Who is Audi taking market share from?
It's a combination: BMW, which was down last year, and it's certainly a fair amount of Lexus. And then it starts to spread across a large number of brands. Without a doubt, the most cross-shopped brand you see is BMW.
Historically, our problem had been that we didn't get enough of our day in court. Not enough people considered us. If you don't have enough traffic and people considering you, you end up discounting the cars.
The health of the brand has never been better. We've never had higher brand awareness. With the new products, the pot keeps getting stirred. This is something we believe in. We will keep spending money on marketing — on everything from buying search terms to being active with digital video, to being active with traditional advertising and with the dealer advertising groups.
It's a positive and virtuous cycle.
How does the talk about trade issues affect Audi? Is the company taking steps to move production to the U.S.?
Look, it's difficult to move an industry such as ourselves based on what might happen, based on conjecture and proclamations that are out there. We can only move on things that become a reality.
We are planning for things all of the time. We have 10-year plans and look at these things. We have seen no specific impacts on trade to date. If you look at what the president has said, he wants to look at trade as being in the interest of America. I think he is going to go out and make fair and pragmatic deals.
Companies do not set trade deals. Countries set trade deals and then companies cooperate within those parameters. And that's exactly what we will continue to do.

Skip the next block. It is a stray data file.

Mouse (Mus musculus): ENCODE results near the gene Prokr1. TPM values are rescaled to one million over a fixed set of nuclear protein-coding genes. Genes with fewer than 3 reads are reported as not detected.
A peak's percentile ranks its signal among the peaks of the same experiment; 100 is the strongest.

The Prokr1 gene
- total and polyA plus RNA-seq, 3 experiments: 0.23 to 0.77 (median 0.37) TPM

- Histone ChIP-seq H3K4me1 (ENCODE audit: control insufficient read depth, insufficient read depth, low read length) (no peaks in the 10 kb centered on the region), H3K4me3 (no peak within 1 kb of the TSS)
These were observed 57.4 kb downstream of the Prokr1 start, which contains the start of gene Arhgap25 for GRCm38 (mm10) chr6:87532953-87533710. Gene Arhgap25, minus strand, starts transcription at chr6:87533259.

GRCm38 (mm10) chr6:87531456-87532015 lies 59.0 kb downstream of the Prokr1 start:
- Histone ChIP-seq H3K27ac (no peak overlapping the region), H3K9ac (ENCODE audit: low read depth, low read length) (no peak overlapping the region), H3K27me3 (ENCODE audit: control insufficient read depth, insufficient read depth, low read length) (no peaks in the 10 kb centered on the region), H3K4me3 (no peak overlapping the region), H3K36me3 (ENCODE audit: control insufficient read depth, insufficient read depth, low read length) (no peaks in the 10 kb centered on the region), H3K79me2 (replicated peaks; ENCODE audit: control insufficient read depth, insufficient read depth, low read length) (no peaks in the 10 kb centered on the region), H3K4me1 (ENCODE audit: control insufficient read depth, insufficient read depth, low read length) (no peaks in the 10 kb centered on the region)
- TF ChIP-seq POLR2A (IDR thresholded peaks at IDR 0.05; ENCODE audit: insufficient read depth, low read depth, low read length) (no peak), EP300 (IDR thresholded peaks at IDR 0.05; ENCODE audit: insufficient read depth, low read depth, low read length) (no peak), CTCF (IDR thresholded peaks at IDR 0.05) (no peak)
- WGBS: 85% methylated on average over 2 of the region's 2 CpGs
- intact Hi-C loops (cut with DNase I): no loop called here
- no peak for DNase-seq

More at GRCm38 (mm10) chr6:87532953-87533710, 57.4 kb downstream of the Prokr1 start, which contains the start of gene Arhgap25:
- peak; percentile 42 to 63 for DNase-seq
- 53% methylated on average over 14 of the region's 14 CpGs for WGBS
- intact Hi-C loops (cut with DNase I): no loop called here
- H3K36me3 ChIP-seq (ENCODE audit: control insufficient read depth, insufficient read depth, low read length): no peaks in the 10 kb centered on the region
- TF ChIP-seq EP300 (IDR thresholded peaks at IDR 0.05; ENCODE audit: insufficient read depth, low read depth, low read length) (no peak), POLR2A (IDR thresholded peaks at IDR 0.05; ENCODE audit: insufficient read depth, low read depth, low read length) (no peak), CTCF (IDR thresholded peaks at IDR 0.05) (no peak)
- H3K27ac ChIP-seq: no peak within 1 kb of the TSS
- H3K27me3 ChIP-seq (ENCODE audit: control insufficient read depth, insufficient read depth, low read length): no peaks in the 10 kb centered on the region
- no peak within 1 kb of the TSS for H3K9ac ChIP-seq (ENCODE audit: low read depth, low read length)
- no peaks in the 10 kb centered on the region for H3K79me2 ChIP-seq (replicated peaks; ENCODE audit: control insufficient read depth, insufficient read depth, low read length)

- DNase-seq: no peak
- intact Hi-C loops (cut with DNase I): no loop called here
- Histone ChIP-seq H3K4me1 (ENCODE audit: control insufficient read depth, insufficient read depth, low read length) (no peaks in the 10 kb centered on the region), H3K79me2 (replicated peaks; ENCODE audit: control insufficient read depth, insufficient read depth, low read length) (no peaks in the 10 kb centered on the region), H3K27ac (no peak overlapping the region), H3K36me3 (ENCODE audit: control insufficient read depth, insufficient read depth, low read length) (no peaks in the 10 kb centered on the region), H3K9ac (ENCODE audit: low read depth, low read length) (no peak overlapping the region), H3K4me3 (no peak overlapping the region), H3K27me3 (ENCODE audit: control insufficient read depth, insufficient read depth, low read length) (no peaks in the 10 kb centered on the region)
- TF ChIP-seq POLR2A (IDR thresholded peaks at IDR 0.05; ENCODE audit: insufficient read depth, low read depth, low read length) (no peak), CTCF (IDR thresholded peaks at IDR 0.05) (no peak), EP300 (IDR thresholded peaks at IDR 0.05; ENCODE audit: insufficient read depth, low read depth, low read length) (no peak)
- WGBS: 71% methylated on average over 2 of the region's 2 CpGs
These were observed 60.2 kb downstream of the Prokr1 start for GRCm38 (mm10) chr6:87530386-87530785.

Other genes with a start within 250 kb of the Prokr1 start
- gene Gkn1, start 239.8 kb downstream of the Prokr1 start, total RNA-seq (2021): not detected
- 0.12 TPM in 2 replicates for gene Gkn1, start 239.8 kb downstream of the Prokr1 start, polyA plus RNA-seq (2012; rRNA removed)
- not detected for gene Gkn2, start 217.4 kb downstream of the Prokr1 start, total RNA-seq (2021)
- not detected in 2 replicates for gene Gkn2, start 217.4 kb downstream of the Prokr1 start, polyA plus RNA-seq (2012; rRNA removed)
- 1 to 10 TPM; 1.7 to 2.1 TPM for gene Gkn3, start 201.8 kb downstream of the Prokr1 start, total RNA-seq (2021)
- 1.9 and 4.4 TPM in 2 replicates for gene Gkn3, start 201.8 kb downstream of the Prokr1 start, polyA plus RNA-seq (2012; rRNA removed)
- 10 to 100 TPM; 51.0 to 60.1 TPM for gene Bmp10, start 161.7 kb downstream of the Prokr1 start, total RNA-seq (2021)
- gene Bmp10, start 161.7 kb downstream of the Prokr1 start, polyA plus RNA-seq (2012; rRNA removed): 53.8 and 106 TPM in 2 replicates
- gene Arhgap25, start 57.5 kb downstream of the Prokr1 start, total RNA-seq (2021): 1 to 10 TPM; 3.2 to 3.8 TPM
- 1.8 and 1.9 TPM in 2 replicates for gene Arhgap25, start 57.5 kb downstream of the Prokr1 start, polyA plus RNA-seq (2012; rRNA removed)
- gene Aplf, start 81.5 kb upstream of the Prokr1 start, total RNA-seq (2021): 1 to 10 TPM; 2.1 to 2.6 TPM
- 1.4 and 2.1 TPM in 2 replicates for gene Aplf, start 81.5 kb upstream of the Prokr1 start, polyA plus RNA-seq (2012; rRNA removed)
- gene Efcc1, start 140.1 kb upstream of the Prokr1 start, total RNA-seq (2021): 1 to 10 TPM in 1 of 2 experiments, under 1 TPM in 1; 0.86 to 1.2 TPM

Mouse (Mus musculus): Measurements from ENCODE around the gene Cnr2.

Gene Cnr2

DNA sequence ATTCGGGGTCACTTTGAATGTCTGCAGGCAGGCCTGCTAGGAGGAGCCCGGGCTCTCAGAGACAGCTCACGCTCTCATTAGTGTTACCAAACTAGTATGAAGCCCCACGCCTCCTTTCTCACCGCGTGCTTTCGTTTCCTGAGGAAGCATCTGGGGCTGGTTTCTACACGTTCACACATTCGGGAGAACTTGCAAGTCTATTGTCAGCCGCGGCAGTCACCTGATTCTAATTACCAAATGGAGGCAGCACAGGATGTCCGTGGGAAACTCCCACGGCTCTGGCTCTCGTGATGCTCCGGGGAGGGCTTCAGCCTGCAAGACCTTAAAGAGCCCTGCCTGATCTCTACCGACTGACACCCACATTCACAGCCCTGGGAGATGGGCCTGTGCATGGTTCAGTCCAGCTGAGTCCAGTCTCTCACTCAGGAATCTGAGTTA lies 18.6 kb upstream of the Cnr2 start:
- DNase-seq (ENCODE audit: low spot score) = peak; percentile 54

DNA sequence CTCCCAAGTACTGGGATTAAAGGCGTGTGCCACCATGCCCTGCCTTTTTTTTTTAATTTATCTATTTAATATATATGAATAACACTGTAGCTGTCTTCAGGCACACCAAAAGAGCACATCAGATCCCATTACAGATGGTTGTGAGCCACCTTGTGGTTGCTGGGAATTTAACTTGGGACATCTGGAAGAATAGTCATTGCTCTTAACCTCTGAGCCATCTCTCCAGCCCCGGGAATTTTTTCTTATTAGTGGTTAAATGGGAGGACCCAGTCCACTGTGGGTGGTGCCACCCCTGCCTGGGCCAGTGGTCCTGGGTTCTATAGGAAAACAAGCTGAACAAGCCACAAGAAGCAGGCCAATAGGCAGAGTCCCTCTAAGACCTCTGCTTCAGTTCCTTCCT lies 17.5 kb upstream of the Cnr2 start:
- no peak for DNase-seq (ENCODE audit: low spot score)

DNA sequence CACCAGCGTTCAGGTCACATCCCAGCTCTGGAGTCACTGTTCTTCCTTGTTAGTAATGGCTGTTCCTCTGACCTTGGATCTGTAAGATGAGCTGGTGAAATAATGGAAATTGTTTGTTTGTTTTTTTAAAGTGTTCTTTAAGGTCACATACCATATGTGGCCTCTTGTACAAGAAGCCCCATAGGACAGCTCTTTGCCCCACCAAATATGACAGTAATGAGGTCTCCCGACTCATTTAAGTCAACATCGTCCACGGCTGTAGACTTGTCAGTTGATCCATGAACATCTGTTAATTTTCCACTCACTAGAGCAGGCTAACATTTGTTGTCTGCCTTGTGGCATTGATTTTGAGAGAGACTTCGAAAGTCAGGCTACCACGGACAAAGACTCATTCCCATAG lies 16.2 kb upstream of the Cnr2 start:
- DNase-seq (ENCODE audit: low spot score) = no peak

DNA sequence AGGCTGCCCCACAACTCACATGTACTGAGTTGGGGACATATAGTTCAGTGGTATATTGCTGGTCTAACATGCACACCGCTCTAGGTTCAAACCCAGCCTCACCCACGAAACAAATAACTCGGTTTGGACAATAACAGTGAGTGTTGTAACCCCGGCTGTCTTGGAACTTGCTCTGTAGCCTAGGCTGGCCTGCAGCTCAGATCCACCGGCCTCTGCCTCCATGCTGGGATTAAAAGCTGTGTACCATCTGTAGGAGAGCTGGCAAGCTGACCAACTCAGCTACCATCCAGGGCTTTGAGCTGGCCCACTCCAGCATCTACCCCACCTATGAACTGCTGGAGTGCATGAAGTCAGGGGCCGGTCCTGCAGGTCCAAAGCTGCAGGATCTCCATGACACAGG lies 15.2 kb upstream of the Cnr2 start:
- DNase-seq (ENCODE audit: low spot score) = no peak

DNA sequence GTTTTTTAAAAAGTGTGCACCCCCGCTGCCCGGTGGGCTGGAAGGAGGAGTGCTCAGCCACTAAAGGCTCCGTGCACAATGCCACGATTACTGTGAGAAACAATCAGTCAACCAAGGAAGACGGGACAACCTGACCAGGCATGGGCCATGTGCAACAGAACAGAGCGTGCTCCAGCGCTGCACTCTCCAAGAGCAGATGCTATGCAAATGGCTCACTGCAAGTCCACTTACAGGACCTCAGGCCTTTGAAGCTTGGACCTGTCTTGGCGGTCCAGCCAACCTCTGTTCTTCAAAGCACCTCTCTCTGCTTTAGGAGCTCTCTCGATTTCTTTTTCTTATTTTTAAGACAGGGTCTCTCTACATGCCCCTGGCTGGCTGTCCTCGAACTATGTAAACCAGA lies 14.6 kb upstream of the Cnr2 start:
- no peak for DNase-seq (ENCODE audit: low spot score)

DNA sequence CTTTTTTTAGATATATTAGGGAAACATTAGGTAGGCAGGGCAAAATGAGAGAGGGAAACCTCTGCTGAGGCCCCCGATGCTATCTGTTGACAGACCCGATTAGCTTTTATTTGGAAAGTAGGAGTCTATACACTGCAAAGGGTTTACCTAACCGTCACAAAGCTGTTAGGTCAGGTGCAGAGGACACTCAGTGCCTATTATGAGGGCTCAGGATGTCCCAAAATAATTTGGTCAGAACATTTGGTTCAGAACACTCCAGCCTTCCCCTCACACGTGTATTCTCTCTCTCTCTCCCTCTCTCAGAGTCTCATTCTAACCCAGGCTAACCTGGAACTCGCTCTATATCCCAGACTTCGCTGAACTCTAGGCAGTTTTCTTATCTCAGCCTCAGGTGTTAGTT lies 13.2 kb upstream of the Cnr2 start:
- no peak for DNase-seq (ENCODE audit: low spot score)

Is Audi concerned about any other political issues?
Well, the other topic is what will and will not happen in terms of greenhouse gas and CAFE standards. At Audi AG, we are investing quite aggressively with battery electric vehicles. We will be bringing at least two to three of those to the United States.
We are aggressively preparing to launch those cars. And what does or does not happen to CAFE standards doesn't matter. Honestly, we have to move forward with our plans. We think there is a market for these vehicles. I'm always a fan of not pursuing legislation or being moved by legislation. Ideally, I like to be guided by the marketplace.
No consumer walks into the showroom and says, "I really love this brand and I'm going to help them achieve their CAFE standards and [zero emission vehicle] mandates." That does not happen. A consumer says they want to buy the coolest, best car at the best price. Our job is to be marketers and our job is to be innovators. I think if we get it right, with the ZEVs specifically, a consumer is going to get behind the wheel and say, "I am driving the future."
How will the diesel emissions probes affect Audi this year?
It's something that is profoundly disappointing. I've said since day one: Audi will do the right thing for our customers, for our dealers, and for this brand in America. That being said, have we been able to navigate through this profound challenge? The answer is yes. We've had 76 months of record sales. If you look at our dealerships, the blue sky values are still top three or four in the industry, and that's obviously something we're proud of.
What's happened this year is an extremely large amount of 2-liter TDI customers have come back to the marketplace. They've either registered to have their car repaired or traded in. As you can see, this has put a lot of stimulus into the marketplace. That clearly put some upfront action in the marketplace, which is why I feel later in the year that stimulus won't be there.
Obviously with the 3-liter TDI, we are just now opening up the website. We are just in the process now of communicating with these customers and these customers will begin to make their selections to trade in the car, get it repaired or do a buyback and get another vehicle.
We will continue to look out for our dealers; they are the ones who have borne the brunt of this challenge and they are the ones who responded splendidly. We will navigate through this.